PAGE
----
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Mesoscale Predictability in Moist Midlatitude Cyclones Is Not Sensitive to the Slope of the Background Kinetic Energy Spectrum

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  • 1 aDepartment of Atmospheric Sciences, University of Washington, Seattle, Washington
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Abstract

We investigate the sensitivity of mesoscale atmospheric predictability to the slope of the background kinetic energy spectrum E by adding initial errors to simulations of idealized moist midlatitude cyclones at several wavenumbers k for which the slope of E(k) is significantly different. These different slopes arise from 1) differences in the E(k) generated by cyclones growing in two different moist baroclinically unstable environments, and 2) differences in the horizontal scale at which initial perturbations are added, with E(k) having steeper slopes at larger scales. When small-amplitude potential temperature perturbations are added, the error growth through the subsequent 36-h simulation is not sensitive to the slope of E(k) nor to the horizontal scale of the initial error. In all cases with small-amplitude perturbations, the error growth in physical space is dominated by moist convection along frontal boundaries. As such, the error field is localized in physical space and broad in wavenumber (spectral) space. In moist midlatitude cyclones, these broadly distributed errors in wavenumber space limit mesoscale predictability by growing up-amplitude rather than by cascading upscale to progressively longer wavelengths. In contrast, the error distribution in homogeneous turbulence is broad in physical space and localized in wavenumber space, and dimensional analysis can be used to estimate the error growth rate at a specific wavenumber k from E(k). Predictability estimates derived in this manner, and from the numerical solutions of idealized models of homogeneous turbulence, depend on whether the slope of E(k) is shallower or steeper than k−3, which differs from the slope-insensitive behavior exhibited by moist midlatitude cyclones.

© 2021 American Meteorological Society. For information regarding reuse of this content and general copyright information, consult the AMS Copyright Policy (www.ametsoc.org/PUBSReuseLicenses).

Publisher's Note: This article was revised on 8 February 2022 in order to improve the resolution of Figs. 8-11, which were degraded when originally published.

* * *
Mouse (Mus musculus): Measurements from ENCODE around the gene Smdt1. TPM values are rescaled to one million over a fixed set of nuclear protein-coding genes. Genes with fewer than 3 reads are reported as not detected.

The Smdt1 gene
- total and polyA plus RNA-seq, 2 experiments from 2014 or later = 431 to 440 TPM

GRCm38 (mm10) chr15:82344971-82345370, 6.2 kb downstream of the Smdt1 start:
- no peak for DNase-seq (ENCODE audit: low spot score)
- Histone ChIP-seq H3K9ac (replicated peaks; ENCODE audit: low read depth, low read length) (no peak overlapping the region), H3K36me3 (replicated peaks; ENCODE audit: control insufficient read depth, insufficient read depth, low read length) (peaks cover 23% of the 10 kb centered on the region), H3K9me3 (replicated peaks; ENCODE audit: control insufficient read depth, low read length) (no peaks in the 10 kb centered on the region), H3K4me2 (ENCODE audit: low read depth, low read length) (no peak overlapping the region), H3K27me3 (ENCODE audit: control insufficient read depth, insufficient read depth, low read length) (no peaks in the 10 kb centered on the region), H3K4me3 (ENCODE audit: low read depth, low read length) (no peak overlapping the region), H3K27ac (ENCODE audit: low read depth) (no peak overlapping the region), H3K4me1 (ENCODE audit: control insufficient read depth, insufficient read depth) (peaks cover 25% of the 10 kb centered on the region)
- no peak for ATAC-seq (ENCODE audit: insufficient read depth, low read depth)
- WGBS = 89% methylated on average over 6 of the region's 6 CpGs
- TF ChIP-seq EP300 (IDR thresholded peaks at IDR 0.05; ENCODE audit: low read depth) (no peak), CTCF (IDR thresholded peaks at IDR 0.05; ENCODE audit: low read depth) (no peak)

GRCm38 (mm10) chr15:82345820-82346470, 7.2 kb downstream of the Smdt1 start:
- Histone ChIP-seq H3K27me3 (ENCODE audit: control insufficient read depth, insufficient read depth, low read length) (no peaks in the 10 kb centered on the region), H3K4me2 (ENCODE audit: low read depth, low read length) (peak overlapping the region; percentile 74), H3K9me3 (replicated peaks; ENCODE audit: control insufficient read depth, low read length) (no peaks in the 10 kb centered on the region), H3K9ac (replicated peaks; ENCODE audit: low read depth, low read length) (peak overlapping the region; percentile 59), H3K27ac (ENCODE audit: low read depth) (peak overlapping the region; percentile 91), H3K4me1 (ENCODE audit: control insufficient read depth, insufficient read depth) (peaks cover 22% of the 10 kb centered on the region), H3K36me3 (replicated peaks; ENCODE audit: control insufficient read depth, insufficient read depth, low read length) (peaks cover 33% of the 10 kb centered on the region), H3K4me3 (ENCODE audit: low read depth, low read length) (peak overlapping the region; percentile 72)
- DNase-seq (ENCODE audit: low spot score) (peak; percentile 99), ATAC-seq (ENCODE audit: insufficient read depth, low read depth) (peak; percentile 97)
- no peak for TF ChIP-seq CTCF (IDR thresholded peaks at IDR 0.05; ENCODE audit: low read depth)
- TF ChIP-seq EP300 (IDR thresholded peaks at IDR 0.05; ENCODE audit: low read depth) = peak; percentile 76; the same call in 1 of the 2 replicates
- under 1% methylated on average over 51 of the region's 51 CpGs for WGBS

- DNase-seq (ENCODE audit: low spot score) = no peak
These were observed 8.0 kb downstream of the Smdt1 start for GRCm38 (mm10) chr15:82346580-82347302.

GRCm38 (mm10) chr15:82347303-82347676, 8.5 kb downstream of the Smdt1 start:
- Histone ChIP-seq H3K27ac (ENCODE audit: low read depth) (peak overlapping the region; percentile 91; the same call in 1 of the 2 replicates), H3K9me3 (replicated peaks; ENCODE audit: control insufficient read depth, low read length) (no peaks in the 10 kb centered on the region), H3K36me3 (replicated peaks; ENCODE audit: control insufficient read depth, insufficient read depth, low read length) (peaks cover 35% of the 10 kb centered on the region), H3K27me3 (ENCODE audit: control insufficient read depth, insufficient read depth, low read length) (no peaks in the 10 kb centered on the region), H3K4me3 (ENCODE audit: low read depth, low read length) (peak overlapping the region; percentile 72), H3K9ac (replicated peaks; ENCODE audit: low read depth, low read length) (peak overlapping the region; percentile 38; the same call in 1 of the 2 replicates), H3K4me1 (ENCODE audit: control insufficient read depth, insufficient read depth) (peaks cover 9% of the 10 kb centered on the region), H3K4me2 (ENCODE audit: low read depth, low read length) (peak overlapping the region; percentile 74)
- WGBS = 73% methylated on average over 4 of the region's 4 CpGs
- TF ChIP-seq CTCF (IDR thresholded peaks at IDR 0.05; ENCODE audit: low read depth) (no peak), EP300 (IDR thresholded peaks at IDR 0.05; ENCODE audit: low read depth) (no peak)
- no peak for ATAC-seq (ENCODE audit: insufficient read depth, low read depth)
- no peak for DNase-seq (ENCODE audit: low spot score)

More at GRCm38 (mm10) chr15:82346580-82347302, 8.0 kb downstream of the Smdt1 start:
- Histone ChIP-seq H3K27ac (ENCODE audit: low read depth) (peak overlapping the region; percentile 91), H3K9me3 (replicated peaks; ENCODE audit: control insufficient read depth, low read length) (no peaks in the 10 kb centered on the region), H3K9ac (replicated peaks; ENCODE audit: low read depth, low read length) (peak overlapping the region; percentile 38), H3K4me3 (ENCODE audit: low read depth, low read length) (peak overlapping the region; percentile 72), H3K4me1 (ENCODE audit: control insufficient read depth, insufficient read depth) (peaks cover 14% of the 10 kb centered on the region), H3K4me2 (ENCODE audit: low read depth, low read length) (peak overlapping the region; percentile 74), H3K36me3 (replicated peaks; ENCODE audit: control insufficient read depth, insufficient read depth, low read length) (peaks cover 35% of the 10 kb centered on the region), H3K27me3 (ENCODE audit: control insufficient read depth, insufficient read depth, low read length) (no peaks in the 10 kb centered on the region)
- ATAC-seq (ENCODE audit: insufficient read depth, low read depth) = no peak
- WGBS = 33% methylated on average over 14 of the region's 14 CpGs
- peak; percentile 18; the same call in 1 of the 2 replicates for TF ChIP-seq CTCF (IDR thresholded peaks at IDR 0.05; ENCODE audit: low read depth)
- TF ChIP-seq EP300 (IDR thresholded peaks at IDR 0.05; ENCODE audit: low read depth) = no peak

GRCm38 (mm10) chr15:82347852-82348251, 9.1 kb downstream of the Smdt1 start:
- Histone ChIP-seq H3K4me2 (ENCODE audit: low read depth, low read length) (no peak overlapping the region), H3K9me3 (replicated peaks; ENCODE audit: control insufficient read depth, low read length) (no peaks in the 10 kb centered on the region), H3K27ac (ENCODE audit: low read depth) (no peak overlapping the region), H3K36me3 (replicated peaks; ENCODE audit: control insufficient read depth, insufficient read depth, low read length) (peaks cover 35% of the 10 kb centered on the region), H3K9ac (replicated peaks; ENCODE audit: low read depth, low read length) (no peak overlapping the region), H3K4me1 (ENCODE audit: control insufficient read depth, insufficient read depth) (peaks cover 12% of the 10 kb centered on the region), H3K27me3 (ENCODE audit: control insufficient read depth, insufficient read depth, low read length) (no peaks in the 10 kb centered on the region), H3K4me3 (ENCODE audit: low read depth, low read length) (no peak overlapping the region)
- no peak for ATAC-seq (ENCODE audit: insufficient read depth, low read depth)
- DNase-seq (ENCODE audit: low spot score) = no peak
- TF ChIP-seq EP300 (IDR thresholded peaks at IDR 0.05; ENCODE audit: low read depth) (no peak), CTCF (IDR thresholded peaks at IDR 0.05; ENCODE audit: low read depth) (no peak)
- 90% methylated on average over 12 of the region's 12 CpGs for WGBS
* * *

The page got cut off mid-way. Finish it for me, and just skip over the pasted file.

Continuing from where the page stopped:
Corresponding author: Daniel J. Lloveras, lloveras@uw.edu

Abstract

We investigate the sensitivity of mesoscale atmospheric predictability to the slope of the background kinetic energy spectrum E by adding initial errors to simulations of idealized moist midlatitude cyclones at several wavenumbers k for which the slope of E(k) is significantly different. These different slopes arise from 1) differences in the E(k) generated by cyclones growing in two different moist baroclinically unstable environments, and 2) differences in the horizontal scale at which initial perturbations are added, with E(k) having steeper slopes at larger scales. When small-amplitude potential temperature perturbations are added, the error growth through the subsequent 36-h simulation is not sensitive to the slope of E(k) nor to the horizontal scale of the initial error. In all cases with small-amplitude perturbations, the error growth in physical space is dominated by moist convection along frontal boundaries. As such, the error field is localized in physical space and broad in wavenumber (spectral) space. In moist midlatitude cyclones, these broadly distributed errors in wavenumber space limit mesoscale predictability by growing up-amplitude rather than by cascading upscale to progressively longer wavelengths. In contrast, the error distribution in homogeneous turbulence is broad in physical space and localized in wavenumber space, and dimensional analysis can be used to estimate the error growth rate at a specific wavenumber k from E(k). Predictability estimates derived in this manner, and from the numerical solutions of idealized models of homogeneous turbulence, depend on whether the slope of E(k) is shallower or steeper than k−3, which differs from the slope-insensitive behavior exhibited by moist midlatitude cyclones.

© 2021 American Meteorological Society. For information regarding reuse of this content and general copyright information, consult the AMS Copyright Policy (www.ametsoc.org/PUBSReuseLicenses).

Publisher's Note: This article was revised on 8 February 2022 in order to improve the resolution of Figs. 8-11, which were degraded when originally published.

Corresponding author: Daniel J. Lloveras, lloveras@uw.edu
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